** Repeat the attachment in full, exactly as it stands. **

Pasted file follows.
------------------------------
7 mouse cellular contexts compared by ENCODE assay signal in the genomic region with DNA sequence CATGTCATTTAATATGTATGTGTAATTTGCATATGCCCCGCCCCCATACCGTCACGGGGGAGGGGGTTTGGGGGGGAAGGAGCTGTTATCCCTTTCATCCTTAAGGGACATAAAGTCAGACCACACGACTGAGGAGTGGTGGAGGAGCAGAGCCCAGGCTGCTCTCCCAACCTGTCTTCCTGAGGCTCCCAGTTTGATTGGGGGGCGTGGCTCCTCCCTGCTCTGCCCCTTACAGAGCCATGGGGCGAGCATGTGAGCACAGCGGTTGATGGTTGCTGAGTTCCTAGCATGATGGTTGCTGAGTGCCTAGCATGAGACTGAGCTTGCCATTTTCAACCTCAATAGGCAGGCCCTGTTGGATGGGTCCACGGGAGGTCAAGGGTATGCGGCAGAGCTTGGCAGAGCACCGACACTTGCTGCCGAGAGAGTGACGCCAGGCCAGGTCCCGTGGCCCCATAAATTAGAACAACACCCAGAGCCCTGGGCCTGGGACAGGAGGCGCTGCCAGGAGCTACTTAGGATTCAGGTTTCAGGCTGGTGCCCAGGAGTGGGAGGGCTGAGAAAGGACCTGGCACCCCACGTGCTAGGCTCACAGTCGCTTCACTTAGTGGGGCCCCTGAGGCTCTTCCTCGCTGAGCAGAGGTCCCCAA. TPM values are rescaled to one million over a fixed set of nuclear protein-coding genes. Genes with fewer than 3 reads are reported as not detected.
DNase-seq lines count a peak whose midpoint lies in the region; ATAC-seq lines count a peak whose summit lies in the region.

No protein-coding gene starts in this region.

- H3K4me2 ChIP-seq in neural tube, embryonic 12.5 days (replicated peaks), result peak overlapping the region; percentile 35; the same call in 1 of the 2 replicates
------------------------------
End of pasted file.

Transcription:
7 mouse cellular contexts compared by ENCODE assay signal in the genomic region with DNA sequence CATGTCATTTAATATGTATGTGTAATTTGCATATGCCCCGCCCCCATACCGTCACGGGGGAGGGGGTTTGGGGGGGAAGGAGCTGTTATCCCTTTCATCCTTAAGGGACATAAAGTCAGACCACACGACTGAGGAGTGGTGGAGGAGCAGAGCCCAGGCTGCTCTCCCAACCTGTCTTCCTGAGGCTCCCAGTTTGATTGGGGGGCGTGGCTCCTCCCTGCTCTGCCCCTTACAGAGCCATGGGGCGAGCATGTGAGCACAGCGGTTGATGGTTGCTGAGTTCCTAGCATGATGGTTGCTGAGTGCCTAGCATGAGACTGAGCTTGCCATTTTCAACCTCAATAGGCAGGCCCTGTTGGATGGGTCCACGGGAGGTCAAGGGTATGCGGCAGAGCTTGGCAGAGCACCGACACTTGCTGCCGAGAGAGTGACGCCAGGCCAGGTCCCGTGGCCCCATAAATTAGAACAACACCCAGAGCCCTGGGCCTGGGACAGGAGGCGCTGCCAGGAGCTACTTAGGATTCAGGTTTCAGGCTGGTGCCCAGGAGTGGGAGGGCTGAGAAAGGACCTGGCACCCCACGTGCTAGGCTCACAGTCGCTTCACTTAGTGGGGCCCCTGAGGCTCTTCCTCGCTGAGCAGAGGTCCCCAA. TPM values are rescaled to one million over a fixed set of nuclear protein-coding genes. Genes with fewer than 3 reads are reported as not detected.
DNase-seq lines count a peak whose midpoint lies in the region; ATAC-seq lines count a peak whose summit lies in the region.

No protein-coding gene starts in this region.

- H3K4me2 ChIP-seq in neural tube, embryonic 12.5 days (replicated peaks), result peak overlapping the region; percentile 35; the same call in 1 of the 2 replicates